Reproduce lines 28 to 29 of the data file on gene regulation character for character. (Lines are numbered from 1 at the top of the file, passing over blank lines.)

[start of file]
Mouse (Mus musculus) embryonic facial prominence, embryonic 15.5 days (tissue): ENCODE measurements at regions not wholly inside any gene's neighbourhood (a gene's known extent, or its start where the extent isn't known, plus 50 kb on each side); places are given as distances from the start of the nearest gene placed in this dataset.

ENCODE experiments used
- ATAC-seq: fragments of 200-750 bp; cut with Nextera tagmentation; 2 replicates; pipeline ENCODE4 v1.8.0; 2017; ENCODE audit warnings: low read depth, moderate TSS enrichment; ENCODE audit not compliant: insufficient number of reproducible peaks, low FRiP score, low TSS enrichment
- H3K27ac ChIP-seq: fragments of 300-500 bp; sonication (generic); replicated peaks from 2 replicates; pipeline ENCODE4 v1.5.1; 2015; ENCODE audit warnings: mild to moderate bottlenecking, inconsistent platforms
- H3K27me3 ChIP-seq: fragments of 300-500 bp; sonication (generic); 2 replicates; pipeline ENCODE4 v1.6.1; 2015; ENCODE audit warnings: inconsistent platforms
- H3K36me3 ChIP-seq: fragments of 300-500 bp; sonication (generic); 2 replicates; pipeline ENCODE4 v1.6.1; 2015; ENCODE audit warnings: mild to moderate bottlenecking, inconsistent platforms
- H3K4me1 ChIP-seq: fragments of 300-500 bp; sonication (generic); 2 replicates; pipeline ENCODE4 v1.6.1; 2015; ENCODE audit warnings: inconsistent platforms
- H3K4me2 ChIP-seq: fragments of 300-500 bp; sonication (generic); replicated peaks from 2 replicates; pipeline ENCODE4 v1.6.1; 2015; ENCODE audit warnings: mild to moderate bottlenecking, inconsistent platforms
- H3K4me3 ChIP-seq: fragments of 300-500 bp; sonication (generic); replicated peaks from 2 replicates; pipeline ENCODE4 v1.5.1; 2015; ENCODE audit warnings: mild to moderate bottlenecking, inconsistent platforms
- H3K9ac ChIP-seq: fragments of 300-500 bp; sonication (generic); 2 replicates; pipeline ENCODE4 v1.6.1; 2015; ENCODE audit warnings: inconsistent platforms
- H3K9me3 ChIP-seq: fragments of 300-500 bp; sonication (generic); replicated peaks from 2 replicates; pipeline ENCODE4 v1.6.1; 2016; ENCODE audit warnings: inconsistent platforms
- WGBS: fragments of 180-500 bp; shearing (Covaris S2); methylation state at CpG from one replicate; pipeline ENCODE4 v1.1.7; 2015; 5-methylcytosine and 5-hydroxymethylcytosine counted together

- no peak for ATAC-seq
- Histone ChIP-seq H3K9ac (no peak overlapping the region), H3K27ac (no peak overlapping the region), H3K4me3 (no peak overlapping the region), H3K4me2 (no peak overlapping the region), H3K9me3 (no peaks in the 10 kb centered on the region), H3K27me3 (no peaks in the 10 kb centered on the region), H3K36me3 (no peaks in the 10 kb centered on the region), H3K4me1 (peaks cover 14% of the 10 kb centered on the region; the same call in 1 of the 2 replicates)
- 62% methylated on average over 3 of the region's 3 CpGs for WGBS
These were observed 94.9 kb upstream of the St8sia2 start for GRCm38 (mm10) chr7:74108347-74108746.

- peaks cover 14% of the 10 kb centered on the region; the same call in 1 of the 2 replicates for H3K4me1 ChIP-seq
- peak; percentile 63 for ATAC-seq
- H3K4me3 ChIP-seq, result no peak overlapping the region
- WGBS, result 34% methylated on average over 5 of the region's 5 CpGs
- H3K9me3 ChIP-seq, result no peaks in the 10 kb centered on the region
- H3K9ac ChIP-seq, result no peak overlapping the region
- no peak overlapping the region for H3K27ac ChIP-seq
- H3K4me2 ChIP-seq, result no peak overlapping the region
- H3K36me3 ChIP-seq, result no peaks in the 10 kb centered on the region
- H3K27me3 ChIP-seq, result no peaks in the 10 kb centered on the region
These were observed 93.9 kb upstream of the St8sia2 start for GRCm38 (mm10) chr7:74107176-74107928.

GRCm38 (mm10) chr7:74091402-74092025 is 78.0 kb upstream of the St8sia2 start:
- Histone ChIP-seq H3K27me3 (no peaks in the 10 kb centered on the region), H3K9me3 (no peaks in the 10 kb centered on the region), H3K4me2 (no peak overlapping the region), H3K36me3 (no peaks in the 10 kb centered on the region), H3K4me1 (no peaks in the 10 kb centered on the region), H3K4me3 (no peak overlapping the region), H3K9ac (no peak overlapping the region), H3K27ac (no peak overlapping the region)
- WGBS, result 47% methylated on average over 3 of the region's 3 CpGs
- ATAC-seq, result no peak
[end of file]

GRCm38 (mm10) chr7:74091402-74092025 is 78.0 kb upstream of the St8sia2 start:
- Histone ChIP-seq H3K27me3 (no peaks in the 10 kb centered on the region), H3K9me3 (no peaks in the 10 kb centered on the region), H3K4me2 (no peak overlapping the region), H3K36me3 (no peaks in the 10 kb centered on the region), H3K4me1 (no peaks in the 10 kb centered on the region), H3K4me3 (no peak overlapping the region), H3K9ac (no peak overlapping the region), H3K27ac (no peak overlapping the region)